ARTEMIS IN CYPRUS, lone wriedt sørensen
The evidence of the goddess Artemis is sparse in many regions of the ancient world, and Cyprus is no exception. Her cult on the island is attested by a few inscriptions and a limited number of local limestone statuettes repre- senting her as we know her from Greek iconography. Over the years the available evidence has been discussed in a number of cases,1 and the follow- ing contribution is merely a short overview of the evidence available.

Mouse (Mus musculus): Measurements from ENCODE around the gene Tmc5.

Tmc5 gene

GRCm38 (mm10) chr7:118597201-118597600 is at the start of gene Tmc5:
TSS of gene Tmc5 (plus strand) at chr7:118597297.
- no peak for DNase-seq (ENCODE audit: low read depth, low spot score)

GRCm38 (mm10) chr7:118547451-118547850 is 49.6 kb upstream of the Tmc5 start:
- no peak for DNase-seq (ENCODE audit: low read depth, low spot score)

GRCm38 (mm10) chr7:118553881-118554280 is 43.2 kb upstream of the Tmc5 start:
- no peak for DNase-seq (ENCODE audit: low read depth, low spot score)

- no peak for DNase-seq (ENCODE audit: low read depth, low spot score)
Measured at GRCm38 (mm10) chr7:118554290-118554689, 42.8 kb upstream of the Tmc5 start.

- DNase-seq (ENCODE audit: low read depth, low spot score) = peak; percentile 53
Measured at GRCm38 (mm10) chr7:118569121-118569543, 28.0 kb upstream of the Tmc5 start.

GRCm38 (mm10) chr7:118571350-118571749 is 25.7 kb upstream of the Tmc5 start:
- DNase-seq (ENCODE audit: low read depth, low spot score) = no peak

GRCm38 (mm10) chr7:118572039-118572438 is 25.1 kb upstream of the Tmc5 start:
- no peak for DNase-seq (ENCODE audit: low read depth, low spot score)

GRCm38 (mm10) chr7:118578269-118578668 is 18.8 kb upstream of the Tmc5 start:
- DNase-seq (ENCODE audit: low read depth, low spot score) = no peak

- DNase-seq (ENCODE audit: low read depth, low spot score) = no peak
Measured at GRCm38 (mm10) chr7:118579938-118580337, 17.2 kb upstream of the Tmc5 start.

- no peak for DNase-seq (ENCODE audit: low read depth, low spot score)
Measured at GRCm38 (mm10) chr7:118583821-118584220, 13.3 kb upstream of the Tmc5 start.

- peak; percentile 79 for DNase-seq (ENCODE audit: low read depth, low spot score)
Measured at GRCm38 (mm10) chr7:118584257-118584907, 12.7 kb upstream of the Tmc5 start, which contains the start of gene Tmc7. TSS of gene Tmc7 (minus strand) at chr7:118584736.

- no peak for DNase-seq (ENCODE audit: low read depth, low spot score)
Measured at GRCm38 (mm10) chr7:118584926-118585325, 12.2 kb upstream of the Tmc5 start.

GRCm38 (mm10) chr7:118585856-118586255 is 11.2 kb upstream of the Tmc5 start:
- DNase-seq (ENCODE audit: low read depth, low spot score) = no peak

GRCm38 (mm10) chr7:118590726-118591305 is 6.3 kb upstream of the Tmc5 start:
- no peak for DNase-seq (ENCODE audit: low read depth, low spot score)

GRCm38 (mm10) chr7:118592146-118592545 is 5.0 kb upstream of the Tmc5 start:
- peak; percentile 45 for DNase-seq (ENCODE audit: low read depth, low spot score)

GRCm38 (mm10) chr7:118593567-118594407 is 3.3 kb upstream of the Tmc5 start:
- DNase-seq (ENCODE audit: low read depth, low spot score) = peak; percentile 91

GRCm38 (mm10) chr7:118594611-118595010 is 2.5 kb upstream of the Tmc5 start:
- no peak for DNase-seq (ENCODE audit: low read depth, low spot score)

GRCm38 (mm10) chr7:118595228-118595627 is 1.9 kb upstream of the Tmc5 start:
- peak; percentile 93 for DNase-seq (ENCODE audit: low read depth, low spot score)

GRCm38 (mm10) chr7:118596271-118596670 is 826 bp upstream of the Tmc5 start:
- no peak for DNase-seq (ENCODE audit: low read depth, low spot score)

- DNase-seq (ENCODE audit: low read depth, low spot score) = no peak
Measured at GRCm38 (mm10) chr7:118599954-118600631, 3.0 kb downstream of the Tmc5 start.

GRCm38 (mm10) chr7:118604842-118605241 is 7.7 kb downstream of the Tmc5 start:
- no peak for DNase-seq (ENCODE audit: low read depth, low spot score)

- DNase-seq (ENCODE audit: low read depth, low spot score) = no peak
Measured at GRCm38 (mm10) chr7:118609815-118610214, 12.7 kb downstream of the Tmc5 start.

A somewhat strange Archaic terracotta from Kourion has tentatively been interpreted as a figure of Artemis,2 but it stands alone and the frag- mentary object preserved on its back cannot be positively identified as a quiver. Representations of the goddess as we know her from Greece appear together with those of other Greek gods during the 5th century BC, but the extant material concerning Artemis mostly belongs to the Hellenistic period, when local limestone statuettes depict her in particular as Artemis the huntress and protector of animals, shown with a bow and a quiver and an animal identified as a hind, a fawn or a deer and a lamb.